Black-throated Diver (Gavia arctica), known in North America as Arctic Loon, is a medium-sized member of the loon or diver family.
Breeding adults are 63 cm to 75 cm in length with a 100 cm to 122 cm wingspan, shaped like a smaller, sleeker version of the Great Northern Diver
. They have a grey head, black throat, white underparts and chequered black-and-white mantle. Non-breeding plumage
is drabber with the chin and foreneck white. Its bill is grey or whitish and dagger-shaped. In all plumages a white flank patch distinguishes this species from all other divers including the otherwise almost identical Pacific Diver
It breeds in Eurasia
and occasionally in western Alaska
. It winters at sea
on large lakes
over a much wider range.
, like all divers, is a specialist fish
-eater, catching its prey
underwater. It flies with neck outstretched.
The call is a yodelling high-pitched wail.
The Black-throated Diver is one of the species to which the Agreement on the Conservation of African-Eurasian Migratory Waterbirds (AEWA) applies.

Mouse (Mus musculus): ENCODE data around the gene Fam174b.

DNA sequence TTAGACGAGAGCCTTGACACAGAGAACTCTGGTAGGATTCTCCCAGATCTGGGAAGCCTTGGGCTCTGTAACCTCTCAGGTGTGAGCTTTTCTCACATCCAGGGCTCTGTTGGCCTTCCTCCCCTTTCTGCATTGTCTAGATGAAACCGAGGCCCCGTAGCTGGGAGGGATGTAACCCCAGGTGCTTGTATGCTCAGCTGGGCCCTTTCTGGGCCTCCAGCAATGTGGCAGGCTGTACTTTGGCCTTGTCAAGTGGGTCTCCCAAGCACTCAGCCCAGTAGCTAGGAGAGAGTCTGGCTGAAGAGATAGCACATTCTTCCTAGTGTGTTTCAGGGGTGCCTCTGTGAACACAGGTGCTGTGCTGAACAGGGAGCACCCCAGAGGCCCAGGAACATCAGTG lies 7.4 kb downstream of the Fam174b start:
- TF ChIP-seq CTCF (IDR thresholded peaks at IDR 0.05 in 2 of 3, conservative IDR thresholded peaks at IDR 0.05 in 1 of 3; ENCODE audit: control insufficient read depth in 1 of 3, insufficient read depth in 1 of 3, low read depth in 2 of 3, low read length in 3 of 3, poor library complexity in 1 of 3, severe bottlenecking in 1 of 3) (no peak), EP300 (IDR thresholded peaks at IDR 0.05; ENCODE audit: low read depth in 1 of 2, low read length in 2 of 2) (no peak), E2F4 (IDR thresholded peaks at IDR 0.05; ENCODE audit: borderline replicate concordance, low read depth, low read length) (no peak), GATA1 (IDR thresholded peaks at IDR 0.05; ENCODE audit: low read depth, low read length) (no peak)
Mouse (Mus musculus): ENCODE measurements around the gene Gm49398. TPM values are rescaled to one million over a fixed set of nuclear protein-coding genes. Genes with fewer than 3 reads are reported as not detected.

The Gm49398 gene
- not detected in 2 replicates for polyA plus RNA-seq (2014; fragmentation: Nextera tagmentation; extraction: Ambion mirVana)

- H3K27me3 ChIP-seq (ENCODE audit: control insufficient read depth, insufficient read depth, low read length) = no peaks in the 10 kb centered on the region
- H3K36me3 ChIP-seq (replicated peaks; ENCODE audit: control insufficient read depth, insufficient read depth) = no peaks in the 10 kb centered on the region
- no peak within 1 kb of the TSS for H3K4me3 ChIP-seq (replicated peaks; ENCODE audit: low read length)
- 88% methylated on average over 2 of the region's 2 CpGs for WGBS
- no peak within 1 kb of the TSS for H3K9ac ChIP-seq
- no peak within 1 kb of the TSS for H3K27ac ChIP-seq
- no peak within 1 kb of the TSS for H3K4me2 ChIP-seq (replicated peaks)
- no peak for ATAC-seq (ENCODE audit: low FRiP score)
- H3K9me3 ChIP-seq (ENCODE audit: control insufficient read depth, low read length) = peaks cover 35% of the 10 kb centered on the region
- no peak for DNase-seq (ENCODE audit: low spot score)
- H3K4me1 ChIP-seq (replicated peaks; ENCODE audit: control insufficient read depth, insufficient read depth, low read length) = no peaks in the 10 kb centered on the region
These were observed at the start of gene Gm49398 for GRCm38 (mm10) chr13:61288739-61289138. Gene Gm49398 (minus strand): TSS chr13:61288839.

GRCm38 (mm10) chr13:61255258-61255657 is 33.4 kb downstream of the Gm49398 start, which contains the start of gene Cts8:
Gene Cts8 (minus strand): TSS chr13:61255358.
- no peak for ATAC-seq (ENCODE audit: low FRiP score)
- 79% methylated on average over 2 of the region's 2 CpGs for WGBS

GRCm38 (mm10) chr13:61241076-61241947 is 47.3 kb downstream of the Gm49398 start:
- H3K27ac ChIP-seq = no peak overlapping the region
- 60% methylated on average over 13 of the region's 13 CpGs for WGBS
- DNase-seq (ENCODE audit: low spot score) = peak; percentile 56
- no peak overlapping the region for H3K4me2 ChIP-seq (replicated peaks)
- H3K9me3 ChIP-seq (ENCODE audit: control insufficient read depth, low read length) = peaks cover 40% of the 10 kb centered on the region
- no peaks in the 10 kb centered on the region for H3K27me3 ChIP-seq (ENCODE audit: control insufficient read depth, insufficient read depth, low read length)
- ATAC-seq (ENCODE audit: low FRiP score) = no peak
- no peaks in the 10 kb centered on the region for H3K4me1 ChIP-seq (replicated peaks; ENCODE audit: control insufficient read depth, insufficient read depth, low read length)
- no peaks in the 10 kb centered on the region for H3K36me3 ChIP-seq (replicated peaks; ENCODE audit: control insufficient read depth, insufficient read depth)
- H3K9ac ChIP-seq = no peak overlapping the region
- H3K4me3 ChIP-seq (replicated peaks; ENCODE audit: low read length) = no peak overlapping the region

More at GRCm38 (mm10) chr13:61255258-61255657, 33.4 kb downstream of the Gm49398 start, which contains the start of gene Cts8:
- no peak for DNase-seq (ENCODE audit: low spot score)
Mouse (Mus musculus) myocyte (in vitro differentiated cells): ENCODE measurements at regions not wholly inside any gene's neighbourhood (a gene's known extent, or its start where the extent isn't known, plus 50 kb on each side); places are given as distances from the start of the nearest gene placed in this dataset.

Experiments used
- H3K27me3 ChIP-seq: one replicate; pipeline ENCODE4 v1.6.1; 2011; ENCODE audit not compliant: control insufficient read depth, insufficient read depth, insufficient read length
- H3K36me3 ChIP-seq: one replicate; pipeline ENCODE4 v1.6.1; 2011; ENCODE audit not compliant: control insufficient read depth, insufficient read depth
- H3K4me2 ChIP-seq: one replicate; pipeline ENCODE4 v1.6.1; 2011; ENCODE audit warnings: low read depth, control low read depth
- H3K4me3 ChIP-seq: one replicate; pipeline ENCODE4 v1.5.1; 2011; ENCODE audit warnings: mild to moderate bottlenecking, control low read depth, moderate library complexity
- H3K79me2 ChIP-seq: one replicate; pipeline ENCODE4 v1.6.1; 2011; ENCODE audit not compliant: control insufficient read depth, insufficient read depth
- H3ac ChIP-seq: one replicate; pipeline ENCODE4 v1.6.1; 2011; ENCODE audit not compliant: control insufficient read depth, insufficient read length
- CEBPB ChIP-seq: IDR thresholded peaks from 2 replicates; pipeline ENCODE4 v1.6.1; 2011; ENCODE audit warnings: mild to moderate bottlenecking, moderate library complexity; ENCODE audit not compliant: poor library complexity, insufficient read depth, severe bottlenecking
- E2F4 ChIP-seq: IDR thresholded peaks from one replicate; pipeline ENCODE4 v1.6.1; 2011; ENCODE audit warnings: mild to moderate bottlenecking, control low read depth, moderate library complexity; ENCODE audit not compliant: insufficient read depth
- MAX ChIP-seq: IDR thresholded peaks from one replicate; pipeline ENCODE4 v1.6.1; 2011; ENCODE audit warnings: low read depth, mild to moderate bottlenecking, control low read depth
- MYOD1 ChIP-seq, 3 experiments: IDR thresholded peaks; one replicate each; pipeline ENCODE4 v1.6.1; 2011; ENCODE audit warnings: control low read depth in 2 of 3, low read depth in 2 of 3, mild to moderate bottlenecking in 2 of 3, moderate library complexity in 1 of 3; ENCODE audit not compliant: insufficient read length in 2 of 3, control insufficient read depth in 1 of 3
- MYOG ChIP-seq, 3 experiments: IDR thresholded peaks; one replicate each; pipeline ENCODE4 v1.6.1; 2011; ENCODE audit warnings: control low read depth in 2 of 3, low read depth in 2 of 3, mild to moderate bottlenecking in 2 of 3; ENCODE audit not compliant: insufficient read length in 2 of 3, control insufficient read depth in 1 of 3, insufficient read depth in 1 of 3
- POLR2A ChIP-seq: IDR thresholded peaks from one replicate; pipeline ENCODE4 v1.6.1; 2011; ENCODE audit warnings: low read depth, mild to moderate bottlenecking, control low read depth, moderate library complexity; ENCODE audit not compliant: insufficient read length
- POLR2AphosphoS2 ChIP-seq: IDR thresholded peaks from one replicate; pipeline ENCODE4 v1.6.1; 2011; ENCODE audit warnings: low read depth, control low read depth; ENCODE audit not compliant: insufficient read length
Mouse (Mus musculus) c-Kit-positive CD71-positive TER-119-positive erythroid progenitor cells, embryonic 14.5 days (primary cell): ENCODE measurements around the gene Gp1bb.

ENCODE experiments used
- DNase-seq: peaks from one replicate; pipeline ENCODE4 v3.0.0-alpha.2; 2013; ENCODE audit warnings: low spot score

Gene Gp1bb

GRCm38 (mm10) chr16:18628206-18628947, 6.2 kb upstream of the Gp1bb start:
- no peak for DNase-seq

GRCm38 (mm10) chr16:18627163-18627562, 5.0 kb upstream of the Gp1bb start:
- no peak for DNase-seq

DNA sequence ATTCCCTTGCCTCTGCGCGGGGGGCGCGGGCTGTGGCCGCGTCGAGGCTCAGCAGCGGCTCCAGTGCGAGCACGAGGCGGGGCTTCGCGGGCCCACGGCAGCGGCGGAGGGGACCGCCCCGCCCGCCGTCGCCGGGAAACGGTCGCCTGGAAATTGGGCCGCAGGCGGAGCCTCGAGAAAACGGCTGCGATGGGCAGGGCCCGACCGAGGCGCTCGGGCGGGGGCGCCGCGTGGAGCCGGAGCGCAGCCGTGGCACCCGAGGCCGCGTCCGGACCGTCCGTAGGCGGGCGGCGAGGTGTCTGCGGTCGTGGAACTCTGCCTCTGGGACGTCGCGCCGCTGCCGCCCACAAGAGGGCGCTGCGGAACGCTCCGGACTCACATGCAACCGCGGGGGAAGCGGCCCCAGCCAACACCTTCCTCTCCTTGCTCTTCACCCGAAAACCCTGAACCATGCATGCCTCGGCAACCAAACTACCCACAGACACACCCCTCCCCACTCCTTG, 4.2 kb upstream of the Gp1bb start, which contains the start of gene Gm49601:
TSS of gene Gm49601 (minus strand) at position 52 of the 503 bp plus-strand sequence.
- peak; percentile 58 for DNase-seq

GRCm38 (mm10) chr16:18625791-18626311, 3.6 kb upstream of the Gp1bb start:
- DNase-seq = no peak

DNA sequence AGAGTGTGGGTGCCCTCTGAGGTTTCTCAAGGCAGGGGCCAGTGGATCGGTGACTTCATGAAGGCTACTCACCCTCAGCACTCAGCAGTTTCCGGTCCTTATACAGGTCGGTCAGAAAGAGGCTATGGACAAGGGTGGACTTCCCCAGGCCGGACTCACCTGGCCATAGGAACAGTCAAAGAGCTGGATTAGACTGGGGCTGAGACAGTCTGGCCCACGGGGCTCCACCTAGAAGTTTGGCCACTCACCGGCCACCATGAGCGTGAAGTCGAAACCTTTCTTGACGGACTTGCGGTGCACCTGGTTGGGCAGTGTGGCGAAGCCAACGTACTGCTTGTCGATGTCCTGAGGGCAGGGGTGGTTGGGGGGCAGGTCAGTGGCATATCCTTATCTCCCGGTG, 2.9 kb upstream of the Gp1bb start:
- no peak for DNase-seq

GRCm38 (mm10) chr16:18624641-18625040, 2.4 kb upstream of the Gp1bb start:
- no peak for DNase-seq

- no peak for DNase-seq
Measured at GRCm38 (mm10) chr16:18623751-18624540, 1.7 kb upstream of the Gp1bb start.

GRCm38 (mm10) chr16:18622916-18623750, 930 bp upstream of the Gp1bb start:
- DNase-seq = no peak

Instructions for constructing and deploying artificial floating islands to provide Black-throated Divers with nesting opportunities are given in Hancock (2000).
On September 6, 2007, RSPB Scotland and the Scottish Natural Heritage (SNH) stated that it was surprised by an increase in the last 12 years in the breeding figures in the UK for the Red-throated Diver and the rarer Black-throated Diver of 16% and 34% respectively due to the anchoring of 58 man-made rafts in lochs. Both species decreased elsewhere in Europe.
Dr Mark Eaton, RSPB scientist traced the drop in overall numbers to warming of the North Sea which reduced stocks of the fish on which they feed.
- Hancock, Mark (2000): Artificial floating islands for nesting Black-throated Divers Gavia arctica in Scotland: construction, use and effect on breeding success. Bird Study 47: 165-175. HTML abstract
- Harrison, Peter (1988): Seabirds (2nd ed.). Christopher Helm, London ISBN 0-7470-1410-8
- National Geographic Society (2002): Field Guide to the Birds of North America. National Geographic, Washington DC. ISBN 0-7922-6877-6
The following articles deal with separation of Pacific Diver from Black-throated Diver:
- Birch, A. and Lee, C-T, 1997, Field identification of Arctic and Pacific Loons, Birding 29: 106-115.
- Birch, A and Lee, C-T, 1995, Identification of the Pacific Diver - a potential vagrant to Europe, Birding World 8: 458-466.